- Adults suffer most from lactose intolerance especially in Africa, Asia, the Mediterranean and the Americas
- Lactose intolerance can also be a result of surgery, celiac disorder, injury of the small intestines, or inflammatory bowel disorder
- There is no method to make the body generate extra lactase
The incapacity to break down lactose which is a natural type of sugar is known as lactose intolerance. Mostly, lactose is available in milk products like yogurt and dairy. You will become lactose intolerant if your small intestines seize to generate sufficient lactase enzyme needed to break down and digest the lactose. The lactose which has not been digested goes to the colon when this occurs. It then interacts with the bacteria found in the colon and results in symptoms like diarrhea, bloating and gas. Lactase deficiency is another term used for lactose intolerance.
Adults suffer most from lactose intolerance especially in Africa, Asia, the Mediterranean and the Americas. Approximately 20 million individuals from America who are 20 years old and above suffer from lactose intolerance. Although it is unlikable, lactose intolerance is not a severe condition.
After thirty minutes to two hours of consuming dairy, lactose intolerance normally leads to gastrointestinal symptoms like diarrhea, bloating and gas. Individuals suffering from lactose intolerance may take drugs that have lactase, before consuming dairy or to avoid dairy consumption.
Forms of lactose intolerance
Lactose intolerance has three main forms and each has a distinct cause.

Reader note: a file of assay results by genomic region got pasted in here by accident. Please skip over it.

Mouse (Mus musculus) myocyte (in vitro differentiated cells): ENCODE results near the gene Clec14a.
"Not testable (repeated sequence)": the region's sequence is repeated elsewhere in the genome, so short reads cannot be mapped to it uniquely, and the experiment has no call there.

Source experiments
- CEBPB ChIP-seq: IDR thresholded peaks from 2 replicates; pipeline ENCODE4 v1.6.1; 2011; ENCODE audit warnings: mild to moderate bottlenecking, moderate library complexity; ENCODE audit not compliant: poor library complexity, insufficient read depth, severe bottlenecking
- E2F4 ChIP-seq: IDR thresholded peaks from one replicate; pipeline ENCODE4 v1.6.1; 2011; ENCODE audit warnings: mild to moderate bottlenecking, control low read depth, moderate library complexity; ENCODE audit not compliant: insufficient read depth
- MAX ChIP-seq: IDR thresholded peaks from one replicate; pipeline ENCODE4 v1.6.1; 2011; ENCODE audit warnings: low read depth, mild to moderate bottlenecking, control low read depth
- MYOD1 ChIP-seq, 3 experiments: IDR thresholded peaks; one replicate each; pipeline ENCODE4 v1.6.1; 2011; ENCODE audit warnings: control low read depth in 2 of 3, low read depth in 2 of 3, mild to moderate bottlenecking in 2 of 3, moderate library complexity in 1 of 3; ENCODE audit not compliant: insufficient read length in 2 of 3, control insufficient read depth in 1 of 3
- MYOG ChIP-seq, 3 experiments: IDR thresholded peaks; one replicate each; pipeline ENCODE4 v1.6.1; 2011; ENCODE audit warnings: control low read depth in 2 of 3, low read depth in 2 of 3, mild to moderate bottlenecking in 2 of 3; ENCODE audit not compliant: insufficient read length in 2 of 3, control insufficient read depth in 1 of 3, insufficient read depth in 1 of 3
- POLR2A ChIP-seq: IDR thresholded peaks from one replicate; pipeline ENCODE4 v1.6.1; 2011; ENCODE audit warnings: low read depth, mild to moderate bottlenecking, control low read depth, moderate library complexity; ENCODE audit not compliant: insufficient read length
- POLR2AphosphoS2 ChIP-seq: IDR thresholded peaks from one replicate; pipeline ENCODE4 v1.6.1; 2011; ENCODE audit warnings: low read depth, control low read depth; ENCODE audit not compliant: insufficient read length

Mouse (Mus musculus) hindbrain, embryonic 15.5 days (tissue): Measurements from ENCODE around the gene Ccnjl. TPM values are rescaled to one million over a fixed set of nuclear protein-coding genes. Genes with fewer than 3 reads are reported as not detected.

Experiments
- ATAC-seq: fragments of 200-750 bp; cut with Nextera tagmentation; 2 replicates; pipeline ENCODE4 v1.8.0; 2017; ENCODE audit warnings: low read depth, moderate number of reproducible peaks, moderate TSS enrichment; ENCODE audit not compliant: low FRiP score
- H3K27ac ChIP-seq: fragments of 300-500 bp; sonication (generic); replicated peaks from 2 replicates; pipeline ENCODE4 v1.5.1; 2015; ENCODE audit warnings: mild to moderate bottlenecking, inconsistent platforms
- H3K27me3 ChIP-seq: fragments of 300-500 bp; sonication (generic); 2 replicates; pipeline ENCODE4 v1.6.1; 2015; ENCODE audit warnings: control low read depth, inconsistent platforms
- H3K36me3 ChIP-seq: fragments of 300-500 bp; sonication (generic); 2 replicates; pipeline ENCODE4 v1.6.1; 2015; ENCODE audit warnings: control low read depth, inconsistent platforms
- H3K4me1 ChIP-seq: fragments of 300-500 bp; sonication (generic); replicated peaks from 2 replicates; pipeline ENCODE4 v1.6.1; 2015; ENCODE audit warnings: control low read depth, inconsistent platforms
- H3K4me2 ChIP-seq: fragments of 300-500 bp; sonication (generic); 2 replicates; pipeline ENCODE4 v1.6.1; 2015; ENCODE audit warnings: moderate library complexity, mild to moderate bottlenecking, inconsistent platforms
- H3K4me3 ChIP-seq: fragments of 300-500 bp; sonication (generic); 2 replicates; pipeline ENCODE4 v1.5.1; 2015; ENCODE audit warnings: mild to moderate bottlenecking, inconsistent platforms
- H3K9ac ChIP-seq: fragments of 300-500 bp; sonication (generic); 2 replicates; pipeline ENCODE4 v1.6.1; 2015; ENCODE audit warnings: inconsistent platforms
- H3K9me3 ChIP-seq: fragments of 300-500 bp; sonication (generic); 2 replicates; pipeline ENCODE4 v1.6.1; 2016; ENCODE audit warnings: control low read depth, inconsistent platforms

Primary lactose intolerance
This kind of lactose intolerance is the most widespread.
Many individuals have sufficient lactase at the time they are born. To be able to digest breast milk, infants require the lactase enzyme. With time, the quantity of lactase an individual generates goes down. The reason for this is that people’s diets becomes diverse and depends less on dairy as they continue to age.
The lactase reduction is normally slow and particular regions of the world are more susceptible to lactose intolerance than others.
Secondary lactose intolerance
Lactose intolerance can also be as a result of surgery, celiac disorder, injury of the small intestines, or a inflammatory bowel disorder. If the main condition is properly treated, you may regain your lactase levels.
Congenital lactose intolerance
Although it is not very common, you may inherit lactose intolerance. A child can inherit a malfunctioning gene from the parents and this can lead to the total lack of lactase production.
Babies born in these cases are not tolerant of milk. Once breast milk or formula that has lactose is given to the baby, diarrhea will occur. This condition can be fatal if it is not diagnosed and cured early on. There can be loss of electrolytes or dehydration as a result of diarrhea. Introducing formula without lactose will simply cure this condition.
Developmental lactose intolerance
When an infant is born premature, this rare type of lactase intolerance can occur. The reason for this is because babies start generating lactase when the pregnancy nears its end.
Lactose intolerance symptoms
These symptoms can either be severe or mild. They include:
- Cramps in the abdomen
Treatment of lactose intolerance
There is no method to make the body generate extra lactase. Lactose intolerance is treated by either cutting dairy or lowering the amount you consume.
Dairy products that do not contain lactose can be purchased at many supermarkets. You can still consume certain hard cheeses like swiss, cheddar and parmesan. Yogurt is also a good option.
You can buy lactase enzymes in form of drops, capsules and pills and consume them before taking dairy. The drops are then added to milk.